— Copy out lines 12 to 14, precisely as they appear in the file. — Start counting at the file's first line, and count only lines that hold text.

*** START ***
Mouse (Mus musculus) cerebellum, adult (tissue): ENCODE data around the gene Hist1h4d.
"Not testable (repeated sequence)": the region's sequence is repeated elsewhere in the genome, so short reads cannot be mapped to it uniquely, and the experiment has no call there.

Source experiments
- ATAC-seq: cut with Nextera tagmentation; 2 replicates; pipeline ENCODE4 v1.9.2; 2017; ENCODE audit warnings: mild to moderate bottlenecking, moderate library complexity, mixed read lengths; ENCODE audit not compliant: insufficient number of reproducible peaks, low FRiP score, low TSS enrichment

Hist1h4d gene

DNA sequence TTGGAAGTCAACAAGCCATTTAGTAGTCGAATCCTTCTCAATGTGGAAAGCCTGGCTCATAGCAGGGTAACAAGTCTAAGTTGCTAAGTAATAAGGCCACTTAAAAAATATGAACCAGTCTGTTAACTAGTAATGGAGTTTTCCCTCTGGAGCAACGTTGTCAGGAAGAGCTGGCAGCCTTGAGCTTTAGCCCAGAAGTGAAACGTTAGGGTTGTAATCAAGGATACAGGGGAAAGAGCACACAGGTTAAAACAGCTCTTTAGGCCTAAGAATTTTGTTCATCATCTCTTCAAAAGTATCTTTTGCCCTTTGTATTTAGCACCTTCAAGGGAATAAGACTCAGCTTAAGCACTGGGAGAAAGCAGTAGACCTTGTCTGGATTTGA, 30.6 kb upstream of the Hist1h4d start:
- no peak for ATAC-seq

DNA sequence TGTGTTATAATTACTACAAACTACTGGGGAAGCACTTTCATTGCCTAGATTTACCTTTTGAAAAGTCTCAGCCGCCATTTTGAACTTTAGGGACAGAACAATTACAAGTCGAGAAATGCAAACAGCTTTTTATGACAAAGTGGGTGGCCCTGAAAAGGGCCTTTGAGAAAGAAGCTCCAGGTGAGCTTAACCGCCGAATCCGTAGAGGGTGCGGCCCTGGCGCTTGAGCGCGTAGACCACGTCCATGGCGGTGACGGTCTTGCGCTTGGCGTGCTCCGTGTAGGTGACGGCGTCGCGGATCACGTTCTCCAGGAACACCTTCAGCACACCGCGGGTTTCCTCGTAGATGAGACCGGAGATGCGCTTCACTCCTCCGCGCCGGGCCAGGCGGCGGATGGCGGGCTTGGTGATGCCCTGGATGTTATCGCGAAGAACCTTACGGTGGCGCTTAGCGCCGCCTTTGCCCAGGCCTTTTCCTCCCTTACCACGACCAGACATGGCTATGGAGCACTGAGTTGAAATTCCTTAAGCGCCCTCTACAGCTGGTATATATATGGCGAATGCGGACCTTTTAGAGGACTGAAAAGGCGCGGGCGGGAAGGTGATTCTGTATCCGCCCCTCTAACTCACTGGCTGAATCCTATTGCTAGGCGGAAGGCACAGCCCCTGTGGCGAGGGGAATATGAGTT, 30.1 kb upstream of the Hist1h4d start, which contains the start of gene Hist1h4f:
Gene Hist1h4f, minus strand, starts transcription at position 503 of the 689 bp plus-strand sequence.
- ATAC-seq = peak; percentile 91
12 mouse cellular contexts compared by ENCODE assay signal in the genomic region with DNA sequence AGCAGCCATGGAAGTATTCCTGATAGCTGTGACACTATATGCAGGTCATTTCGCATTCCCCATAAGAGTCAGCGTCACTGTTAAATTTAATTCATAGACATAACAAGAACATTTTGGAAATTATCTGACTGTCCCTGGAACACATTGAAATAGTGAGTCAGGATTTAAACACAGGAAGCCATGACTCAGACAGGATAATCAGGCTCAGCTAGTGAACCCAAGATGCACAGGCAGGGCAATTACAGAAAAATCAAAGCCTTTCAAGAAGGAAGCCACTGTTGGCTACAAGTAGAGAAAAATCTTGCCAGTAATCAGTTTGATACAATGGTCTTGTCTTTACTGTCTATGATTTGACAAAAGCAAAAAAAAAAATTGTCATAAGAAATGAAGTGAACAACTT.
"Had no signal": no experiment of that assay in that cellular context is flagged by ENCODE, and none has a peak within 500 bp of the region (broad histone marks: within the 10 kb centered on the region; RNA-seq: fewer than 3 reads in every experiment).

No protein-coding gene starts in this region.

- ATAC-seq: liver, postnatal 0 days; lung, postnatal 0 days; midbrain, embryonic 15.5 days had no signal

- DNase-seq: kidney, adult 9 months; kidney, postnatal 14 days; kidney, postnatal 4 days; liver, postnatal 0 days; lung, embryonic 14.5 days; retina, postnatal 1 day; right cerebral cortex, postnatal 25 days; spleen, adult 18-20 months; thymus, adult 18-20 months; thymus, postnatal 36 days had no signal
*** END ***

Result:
"Had no signal": no experiment of that assay in that cellular context is flagged by ENCODE, and none has a peak within 500 bp of the region (broad histone marks: within the 10 kb centered on the region; RNA-seq: fewer than 3 reads in every experiment).

No protein-coding gene starts in this region.

- ATAC-seq: liver, postnatal 0 days; lung, postnatal 0 days; midbrain, embryonic 15.5 days had no signal